2. If they are enemies of ours because they and we are members of opposing forces in spiritual warfare then we must look beyond the person and identify the spiritual forces behind his or her actions and bind the strongman or whatever God desires us to do in intercessory prayer. We do not seem to have a problem with this when we pray for an unsaved loved one; even though he or she are members of the kingdom of darkness.

3. If they are physical persons and spiritual enemies who physically desire to hurt us or our loved ones we must defend ourselves both physically and in spiritual warfare. Unless, of course God directs us not to. Scripture is full of examples of divine protection and assistance in defense of the Godly.

There is scripture in Revelations that speaks of a time when God gives Satan power to overcome the saints -- but, I do not think we are there yet -- and pray we are not. The current persecution and murder of the saints in the middle east may be occurring because someone else has disobeyed God's instructions to protect them.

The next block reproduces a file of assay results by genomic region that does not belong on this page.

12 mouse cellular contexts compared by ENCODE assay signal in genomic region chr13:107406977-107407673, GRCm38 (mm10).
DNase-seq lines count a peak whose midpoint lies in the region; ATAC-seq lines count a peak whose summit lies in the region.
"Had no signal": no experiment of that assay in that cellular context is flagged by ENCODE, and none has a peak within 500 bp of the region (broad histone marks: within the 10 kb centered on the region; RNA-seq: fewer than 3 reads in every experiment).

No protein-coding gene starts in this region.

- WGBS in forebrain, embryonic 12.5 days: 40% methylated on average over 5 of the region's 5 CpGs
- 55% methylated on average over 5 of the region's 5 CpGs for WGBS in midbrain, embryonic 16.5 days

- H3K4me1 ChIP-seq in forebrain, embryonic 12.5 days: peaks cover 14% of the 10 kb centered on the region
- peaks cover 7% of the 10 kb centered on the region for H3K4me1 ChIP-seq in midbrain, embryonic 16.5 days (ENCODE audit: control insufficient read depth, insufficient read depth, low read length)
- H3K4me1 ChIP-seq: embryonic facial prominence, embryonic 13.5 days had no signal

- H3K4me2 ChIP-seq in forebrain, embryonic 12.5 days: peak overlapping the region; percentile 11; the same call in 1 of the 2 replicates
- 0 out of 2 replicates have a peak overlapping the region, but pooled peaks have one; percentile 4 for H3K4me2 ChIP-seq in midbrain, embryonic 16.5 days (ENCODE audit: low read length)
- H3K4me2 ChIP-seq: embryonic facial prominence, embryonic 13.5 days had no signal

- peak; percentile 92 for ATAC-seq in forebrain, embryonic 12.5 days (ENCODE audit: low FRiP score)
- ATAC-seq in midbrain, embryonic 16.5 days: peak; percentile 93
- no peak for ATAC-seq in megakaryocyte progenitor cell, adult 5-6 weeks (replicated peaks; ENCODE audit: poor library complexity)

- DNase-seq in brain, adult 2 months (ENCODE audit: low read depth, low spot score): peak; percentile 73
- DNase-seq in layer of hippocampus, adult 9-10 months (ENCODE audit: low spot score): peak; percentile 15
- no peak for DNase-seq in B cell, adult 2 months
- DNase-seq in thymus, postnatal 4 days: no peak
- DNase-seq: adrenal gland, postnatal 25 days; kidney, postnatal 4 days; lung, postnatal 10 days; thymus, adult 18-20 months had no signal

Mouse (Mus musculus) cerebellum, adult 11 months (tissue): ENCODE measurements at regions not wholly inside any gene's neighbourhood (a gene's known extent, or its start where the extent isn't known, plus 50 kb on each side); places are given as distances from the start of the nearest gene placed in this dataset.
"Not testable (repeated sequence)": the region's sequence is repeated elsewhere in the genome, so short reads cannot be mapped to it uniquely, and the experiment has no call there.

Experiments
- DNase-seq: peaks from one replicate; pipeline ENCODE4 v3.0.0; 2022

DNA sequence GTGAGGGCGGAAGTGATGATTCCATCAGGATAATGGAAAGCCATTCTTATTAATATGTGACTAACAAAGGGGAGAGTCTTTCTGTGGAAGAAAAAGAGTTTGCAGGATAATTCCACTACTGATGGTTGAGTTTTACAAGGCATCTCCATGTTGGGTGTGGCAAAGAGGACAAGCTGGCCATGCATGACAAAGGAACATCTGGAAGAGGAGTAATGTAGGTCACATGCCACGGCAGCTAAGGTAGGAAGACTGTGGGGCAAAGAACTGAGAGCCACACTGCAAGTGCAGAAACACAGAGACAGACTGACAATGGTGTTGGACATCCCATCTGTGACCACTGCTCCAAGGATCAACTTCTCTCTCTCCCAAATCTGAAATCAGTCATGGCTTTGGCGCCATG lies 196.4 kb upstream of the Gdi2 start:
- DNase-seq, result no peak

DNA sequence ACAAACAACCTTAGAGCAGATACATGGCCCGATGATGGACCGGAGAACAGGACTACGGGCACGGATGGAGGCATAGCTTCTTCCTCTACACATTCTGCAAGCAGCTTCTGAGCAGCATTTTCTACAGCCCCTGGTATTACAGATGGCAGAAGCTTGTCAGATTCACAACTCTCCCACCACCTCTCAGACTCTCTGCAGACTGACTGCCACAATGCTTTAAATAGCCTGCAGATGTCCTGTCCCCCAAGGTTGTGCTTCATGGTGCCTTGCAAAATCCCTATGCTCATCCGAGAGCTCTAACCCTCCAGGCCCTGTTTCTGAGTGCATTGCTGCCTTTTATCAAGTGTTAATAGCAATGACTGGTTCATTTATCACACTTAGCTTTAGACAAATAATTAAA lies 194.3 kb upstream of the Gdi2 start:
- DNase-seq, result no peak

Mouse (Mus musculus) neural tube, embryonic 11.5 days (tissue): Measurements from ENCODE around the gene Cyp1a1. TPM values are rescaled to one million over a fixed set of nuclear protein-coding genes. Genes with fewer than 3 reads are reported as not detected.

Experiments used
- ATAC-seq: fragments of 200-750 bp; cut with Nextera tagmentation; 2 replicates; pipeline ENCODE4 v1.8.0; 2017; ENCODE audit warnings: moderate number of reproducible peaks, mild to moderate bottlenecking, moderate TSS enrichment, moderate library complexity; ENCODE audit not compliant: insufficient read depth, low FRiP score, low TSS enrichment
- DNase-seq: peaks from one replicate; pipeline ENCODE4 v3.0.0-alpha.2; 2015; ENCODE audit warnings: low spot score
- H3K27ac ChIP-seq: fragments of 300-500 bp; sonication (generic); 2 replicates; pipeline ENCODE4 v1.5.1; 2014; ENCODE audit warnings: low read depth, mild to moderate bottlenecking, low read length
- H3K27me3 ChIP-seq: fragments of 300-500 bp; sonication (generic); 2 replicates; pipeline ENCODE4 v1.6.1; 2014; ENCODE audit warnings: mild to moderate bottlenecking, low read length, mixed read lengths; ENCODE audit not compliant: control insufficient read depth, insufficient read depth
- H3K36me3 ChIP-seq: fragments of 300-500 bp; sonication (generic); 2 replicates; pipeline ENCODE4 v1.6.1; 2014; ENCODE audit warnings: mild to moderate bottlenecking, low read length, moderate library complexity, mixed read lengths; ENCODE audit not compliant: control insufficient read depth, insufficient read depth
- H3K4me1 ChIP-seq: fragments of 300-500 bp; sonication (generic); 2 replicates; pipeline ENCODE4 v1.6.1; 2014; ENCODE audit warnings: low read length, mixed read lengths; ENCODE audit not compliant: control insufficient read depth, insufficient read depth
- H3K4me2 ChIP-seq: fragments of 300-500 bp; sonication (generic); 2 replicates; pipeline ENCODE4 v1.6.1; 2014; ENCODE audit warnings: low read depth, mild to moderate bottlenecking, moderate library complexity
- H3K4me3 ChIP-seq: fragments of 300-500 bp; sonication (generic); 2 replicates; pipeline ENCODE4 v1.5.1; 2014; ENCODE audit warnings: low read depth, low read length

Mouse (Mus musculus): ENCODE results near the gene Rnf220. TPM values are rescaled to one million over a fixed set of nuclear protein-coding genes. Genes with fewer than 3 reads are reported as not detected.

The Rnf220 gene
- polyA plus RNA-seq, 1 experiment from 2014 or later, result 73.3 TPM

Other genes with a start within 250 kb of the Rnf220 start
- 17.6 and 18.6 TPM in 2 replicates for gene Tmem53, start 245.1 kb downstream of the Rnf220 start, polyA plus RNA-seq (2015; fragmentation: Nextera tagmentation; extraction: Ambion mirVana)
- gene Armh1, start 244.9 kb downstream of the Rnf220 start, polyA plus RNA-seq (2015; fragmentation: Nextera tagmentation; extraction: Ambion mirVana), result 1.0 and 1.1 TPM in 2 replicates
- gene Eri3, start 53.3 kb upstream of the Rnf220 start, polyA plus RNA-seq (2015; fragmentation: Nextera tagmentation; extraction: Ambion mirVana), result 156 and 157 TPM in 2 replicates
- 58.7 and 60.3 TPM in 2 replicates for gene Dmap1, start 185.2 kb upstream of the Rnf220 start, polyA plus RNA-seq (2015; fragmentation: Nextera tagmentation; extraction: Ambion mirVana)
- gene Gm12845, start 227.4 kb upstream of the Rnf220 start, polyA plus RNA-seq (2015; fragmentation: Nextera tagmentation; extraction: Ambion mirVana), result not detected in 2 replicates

Perhaps the key here is to love all people as Christ does and desire their salvation. And to be able to hear God's voice thereby obeying His instructions. I am reminded of David Wilkerson's ministry in New York when he reached out to dangerous gang members -- David listened to God and plundered darkness for the glory of our Lord. David overcame evil by doing good! David went to this ministry motivated by love. But, we can not truly love our enemies until the old sin nature in us is dead -- And Christ is manifest in us.